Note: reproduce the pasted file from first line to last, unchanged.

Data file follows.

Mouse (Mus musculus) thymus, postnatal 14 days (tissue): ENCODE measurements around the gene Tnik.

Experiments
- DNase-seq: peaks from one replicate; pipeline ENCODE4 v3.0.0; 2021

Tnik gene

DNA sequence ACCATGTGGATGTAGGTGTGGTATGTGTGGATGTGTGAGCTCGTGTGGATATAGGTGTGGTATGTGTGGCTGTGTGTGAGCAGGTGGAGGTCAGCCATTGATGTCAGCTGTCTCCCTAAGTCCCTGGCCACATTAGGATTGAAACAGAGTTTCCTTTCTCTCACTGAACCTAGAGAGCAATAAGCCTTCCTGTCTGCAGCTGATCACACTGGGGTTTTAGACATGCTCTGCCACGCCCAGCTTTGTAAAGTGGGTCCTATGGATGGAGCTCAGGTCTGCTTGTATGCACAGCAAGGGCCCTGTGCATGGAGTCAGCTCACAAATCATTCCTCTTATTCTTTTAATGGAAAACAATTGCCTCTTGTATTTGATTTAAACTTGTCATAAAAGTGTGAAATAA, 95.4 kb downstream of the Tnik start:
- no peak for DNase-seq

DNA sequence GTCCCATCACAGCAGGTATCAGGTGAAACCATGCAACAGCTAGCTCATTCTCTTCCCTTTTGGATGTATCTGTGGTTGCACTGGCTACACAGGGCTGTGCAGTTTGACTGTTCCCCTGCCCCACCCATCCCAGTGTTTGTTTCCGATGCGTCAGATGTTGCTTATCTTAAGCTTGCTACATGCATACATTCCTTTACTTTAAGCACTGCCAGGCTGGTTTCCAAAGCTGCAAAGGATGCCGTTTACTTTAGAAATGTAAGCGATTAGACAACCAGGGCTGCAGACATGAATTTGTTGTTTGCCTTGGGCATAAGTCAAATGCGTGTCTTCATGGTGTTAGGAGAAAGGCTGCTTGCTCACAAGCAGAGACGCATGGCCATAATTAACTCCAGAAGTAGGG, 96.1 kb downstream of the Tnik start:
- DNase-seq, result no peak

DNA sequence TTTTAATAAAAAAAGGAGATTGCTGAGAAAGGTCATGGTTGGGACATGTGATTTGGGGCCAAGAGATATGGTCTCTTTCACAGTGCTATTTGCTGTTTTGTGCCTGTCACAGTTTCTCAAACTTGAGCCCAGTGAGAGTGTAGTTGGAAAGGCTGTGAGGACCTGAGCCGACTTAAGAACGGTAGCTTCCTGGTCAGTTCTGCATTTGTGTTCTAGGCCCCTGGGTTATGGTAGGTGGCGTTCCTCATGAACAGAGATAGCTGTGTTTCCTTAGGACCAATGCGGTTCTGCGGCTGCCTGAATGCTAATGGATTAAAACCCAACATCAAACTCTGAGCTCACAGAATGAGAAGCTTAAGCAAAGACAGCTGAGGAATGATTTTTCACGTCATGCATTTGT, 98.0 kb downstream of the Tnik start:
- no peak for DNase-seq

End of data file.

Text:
Mouse (Mus musculus) thymus, postnatal 14 days (tissue): ENCODE measurements around the gene Tnik.

Experiments
- DNase-seq: peaks from one replicate; pipeline ENCODE4 v3.0.0; 2021

Tnik gene

DNA sequence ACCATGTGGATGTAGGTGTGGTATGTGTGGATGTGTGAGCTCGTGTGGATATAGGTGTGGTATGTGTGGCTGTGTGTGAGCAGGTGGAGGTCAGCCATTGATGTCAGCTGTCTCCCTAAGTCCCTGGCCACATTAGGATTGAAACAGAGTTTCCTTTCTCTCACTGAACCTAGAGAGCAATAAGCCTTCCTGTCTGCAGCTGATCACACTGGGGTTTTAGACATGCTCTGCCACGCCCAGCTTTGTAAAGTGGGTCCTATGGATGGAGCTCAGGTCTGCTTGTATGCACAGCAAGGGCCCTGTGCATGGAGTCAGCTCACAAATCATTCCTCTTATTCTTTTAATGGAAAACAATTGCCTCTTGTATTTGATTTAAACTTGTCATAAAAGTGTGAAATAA, 95.4 kb downstream of the Tnik start:
- no peak for DNase-seq

DNA sequence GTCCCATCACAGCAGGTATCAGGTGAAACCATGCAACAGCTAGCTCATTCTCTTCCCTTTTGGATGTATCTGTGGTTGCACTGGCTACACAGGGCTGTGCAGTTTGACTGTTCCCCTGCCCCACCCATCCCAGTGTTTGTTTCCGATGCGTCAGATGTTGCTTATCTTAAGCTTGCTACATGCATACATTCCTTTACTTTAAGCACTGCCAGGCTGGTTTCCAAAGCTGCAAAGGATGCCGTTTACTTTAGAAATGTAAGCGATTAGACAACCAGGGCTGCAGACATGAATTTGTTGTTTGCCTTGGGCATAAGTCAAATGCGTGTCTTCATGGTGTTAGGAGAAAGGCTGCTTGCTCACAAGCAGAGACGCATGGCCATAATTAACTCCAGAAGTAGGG, 96.1 kb downstream of the Tnik start:
- DNase-seq, result no peak

DNA sequence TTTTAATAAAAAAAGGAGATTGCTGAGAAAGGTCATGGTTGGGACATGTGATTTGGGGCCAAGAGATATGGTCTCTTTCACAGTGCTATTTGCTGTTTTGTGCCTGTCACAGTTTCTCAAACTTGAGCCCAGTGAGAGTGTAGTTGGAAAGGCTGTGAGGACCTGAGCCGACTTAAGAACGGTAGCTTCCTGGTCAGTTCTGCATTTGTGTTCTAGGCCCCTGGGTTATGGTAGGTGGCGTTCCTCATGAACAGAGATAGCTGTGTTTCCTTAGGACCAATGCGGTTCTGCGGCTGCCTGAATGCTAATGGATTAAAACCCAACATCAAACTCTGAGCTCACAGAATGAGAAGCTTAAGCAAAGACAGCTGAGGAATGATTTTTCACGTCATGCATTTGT, 98.0 kb downstream of the Tnik start:
- no peak for DNase-seq